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Science, philosophy and religion
It is frequently imagined that in scientific writings one deals only with tested facts, and that though mistakes may of course be made, experimental observations make unnecessary the venturing of opinions or guesses. On the contrary, probably not even in art is the imagination applied as effectively as in science. It is by making many hypotheses and testing their consequences that all the important generalizations of science have been reached. It is rare indeed that the first formulations are found to be adequate. In fact, occasionally, hypotheses that have successfully withstood many tests and have led to important advances are found to be wholly false. As historic examples we may mention the Ptolemaic system of planetary motions, the phlogiston theory of combustion, and the elastic ether theory of the propagation of light. Nevertheless, each of these hypotheses encouraged experiments which in turn led to the attainment of a more adequate theory. Thus the man of science is inclined to take a pragmatic view of his own work. Neither theory nor experiment is considered to have much value unless it leads to something previously unknown. Our experiments are designed to test theories or to open up new fields of investigation. Our theories must either help us to correlate data that previously seemed unrelated, or must enable us to make valuable new predictions. Even though the theory may ultimately be shown unsound, if it points the way to valuable new information, it is useful and hence good.
Thus science approaches truth through a series of successive approximations. Even Newton, who, with the insight of genius, proposed a set of laws of motion and gravitation, thus accounting for phenomena previously thought mysterious, has his theories revised by Einstein and Heisenberg before they are adequate to meet the exacting needs of our later observations. Now in our studies of quantum electrodynamics we are attempting to refine even these modifications so as to account for our most recent experiments.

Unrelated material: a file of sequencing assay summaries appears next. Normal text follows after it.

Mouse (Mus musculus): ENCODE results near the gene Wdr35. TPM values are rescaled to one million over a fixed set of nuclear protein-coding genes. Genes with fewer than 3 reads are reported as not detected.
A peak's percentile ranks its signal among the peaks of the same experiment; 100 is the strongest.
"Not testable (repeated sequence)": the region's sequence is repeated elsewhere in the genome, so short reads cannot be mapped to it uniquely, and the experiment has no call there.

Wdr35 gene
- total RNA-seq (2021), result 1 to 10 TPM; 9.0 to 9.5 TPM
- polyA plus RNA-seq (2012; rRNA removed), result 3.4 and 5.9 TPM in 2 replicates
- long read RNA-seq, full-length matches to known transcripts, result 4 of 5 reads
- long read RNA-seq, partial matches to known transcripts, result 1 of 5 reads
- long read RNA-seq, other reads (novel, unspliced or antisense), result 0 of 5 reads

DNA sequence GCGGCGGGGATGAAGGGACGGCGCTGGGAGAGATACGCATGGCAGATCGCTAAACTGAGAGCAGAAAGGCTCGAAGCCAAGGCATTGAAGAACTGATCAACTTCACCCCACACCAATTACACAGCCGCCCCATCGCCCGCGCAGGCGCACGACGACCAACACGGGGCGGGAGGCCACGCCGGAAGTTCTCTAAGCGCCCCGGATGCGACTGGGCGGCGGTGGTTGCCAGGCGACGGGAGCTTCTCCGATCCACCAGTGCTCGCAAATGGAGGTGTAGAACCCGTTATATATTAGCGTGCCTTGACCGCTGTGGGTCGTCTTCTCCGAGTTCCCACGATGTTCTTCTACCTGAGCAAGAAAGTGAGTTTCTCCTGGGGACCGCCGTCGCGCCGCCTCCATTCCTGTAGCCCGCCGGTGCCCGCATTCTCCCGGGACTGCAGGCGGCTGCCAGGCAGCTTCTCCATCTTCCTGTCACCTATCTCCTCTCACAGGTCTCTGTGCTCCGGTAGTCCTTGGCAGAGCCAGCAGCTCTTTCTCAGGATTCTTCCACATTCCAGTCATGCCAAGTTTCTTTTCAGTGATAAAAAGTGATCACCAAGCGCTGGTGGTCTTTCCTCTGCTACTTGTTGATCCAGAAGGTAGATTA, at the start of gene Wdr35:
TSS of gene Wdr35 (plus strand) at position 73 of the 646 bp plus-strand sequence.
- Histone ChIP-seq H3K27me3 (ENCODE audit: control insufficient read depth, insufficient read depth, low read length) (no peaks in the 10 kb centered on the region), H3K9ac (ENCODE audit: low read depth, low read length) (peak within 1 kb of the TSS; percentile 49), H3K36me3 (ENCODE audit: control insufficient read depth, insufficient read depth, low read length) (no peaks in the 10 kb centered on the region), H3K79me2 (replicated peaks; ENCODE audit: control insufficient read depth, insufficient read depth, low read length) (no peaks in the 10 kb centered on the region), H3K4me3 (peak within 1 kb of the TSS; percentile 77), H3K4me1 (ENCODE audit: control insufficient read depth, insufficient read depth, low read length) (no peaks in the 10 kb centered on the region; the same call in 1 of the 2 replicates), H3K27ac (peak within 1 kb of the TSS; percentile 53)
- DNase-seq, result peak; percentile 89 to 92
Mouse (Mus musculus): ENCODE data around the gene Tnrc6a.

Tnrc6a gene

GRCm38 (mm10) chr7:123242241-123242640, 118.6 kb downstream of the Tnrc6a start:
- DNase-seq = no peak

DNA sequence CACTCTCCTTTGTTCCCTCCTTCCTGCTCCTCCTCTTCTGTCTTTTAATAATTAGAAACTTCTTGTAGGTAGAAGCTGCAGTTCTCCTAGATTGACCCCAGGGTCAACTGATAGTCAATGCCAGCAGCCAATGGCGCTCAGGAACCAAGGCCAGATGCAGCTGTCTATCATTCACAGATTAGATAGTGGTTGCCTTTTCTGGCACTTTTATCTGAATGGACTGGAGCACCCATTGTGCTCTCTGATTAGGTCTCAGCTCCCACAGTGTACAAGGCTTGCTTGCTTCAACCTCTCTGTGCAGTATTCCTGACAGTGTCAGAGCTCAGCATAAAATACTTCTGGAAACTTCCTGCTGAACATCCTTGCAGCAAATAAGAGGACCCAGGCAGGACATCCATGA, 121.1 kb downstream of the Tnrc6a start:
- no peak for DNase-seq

It is in much the same spirit, it seems to me, that the scientist must venture into such related fields as philosophy and religion. He knows that he will very probably make false steps. Yet unless he brings before the educated public those findings which appear to him significant, the philosopher and the theologian have no means of learning of those findings. If the scientist's amateur interpretations are found faulty, these faults and inadequacies can be remedied by those having a more extensive philosophical background. If, however, the scientist for fear of making such errors were to keep to himself his newly acquired knowledge, it would remain unavailable for the guidance of men's actions.
Some of my colleagues wonder how a man who is busily engaged in scientific research can afford the time to try to relate his findings to other fields of human interest. My answer is twofold. In the first place, as Eddington has so clearly shown in his Nature of the Physical World, science represents but one aspect of human experience. I find myself unsatisfied without at least a careful attempt to relate the various aspects of experience with each other in my own mind, thus formulating a philosophy which I can use for guiding my own life. In the second place, I consider it the scientist's clear duty to the society which makes possible his investigations to report his findings to that society in a form that can be understood, together with an effort to show their import in so far as they would seem to affect human life. He must in such presentations take extraordinary pains that the science which he reports shall be accurately stated, for that is where his listeners rely upon him as an authority. It is relatively unimportant if his interpretation of that science is inadequate or even wrong, for such deficiencies can be found and corrected by those more thoroughly versed in the related fields.
Science does not pretend to interpret all aspects of life. Yet few in this age would willingly base their lives on a philosophy which to the man of science is demonstrably false. Science thus takes the place of the foundation on which the structure of our lives must be built if we wish that structure to be stable. The architecture of the building which we erect must conform to this foundation; but great latitude remains in its design. That design, as Pythagoras saw thousands of years ago, can, however, be made more perfect if the form of the foundation is known.
[…] I have been strongly impressed by the way in which science can be interpreted to give a moral and ethical outlook closely parallel with that taught by the highest types of religion. The language and the mode of thought are different, but the correspondence between their conclusions is close. Far from being in conflict, science, as Dean Inge has remarked, has become an ally of religion. By increased knowledge of nature we become better acquainted with the God of nature, and with the part we have to play in his cosmic drama.
A. H. Compton, The Freedom of Man (New Haven: Yale University Press, 1935), “Preface”, pp. vii-xi.